Head of Department
Professor Matthew Jones succeeded Professor Janet Hartley as new Head of Department on 1 August 2017.
Presentations at AWE
Professor Matthew Jones gave two presentations on 10 July at the research institute, Atomic Weapons Establishment.
- From the V-bomber era to Polaris: perspectives on the strategic nuclear deterrent, 1945-1970
- From Super Antelope to Chevaline: The origins and development of the Polaris improvement programme
He spoke about the history of Britain’s nuclear deterrent with insights and reflections on some of the key issues that arise when studying the development of British strategic nuclear policy in the early post-war era.
The Official History of the UK Strategic Nuclear Deterrent out now
Professor Matthew Jones's newest books, The Official History of the UK Strategic Nuclear Deterrent, Volume I: From the V-Bomber Era to the Arrival of Polaris, 1945-1964, and Volume II: The Labour Government and the Polaris Programme, 1964-1970 were released by Routledge this month. Written with full access to the UK documentary record, Volume I of The Official History of the UK Strategic Nuclear Deterrent examines how British governments after 1945 tried to build and then maintain an independent, nationally controlled strategic capability, and the debates this provoked in official circles. Volume II examines the controversies that developed over nuclear policy following the arrival in office of a Labour government led by Harold Wilson in October 1964 that openly questioned the independence of the deterrent. The volume concludes with Labour’s defeat at the general election of June 1970, by which time the Royal Navy had assumed the nuclear deterrent role from the RAF, and plans had already been formulated for a UK project to improve Polaris which could both ensure its continuing credibility and rejuvenate the Anglo-American nuclear relationship. Both volumes are of much interest to students of British politics, Cold War history, nuclear proliferation and international relations. Order Volume I and Volume II on Amazon UK.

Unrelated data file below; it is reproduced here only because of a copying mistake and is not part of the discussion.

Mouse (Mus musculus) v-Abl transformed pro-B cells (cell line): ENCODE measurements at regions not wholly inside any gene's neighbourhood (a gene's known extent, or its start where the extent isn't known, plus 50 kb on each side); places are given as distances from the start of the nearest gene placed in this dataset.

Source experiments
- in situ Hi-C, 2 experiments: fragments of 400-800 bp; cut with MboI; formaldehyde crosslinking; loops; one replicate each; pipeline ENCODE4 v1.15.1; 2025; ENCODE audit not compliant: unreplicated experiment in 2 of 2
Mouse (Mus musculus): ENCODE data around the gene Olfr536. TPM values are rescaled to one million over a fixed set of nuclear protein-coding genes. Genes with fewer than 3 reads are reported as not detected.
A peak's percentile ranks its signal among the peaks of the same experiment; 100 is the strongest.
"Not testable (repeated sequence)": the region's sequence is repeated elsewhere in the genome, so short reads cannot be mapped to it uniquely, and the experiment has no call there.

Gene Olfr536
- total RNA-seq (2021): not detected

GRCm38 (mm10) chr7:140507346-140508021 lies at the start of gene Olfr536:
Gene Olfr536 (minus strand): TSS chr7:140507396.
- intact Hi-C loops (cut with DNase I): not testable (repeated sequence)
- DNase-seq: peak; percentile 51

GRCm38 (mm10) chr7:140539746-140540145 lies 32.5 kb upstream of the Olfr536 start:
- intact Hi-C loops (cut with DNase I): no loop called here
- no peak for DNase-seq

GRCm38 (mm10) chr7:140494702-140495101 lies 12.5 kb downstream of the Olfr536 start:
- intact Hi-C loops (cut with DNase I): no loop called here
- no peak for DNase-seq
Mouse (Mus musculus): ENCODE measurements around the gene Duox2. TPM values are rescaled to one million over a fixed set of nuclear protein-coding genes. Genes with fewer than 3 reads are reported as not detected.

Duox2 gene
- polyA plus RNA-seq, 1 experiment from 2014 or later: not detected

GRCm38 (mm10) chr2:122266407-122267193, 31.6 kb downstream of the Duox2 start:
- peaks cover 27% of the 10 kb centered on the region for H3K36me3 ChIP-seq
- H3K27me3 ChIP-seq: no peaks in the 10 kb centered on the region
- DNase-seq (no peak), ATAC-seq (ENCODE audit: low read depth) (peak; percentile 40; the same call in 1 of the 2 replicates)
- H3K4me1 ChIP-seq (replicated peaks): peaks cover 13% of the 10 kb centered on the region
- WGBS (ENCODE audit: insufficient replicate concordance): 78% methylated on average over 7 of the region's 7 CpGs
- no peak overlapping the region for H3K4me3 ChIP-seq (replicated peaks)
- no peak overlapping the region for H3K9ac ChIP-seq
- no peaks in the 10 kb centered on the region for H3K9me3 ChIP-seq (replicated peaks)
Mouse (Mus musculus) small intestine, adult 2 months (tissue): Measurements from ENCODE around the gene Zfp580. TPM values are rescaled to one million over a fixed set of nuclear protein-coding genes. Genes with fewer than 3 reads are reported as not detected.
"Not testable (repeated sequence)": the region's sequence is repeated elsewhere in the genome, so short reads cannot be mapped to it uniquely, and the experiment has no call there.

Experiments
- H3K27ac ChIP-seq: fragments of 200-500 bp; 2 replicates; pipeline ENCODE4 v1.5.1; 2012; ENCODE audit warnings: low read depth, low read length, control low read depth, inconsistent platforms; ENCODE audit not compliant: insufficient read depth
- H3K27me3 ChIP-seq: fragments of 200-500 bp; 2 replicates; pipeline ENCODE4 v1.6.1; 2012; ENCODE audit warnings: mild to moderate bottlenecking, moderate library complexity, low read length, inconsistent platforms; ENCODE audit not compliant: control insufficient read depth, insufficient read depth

Professor Matthew Jones invited to give talks in Brazil on latest research
Professor Matthew Jones delivered invited talks in Brazil on his recent work on British nuclear history. He was at the Centre for International Relations of the Getulio Vargas Foundation, Sao Paulo, on 4 April, and at the Brazilian Naval Academy, Rio de Janeiro, on 7 April. Professor Jones's forthcoming books, The Official History of the UK Strategic Nuclear Deterrent, Volume I: From the V-Bomber Era to the Arrival of Polaris, 1945-1964, and Volume II: The Labour Government and the Polaris Programme, 1964-1970 will be released by Routledge in May 2017. Written with full access to the UK documentary record, both volumes are of much interest to students of British politics, Cold War history, nuclear proliferation and international relations.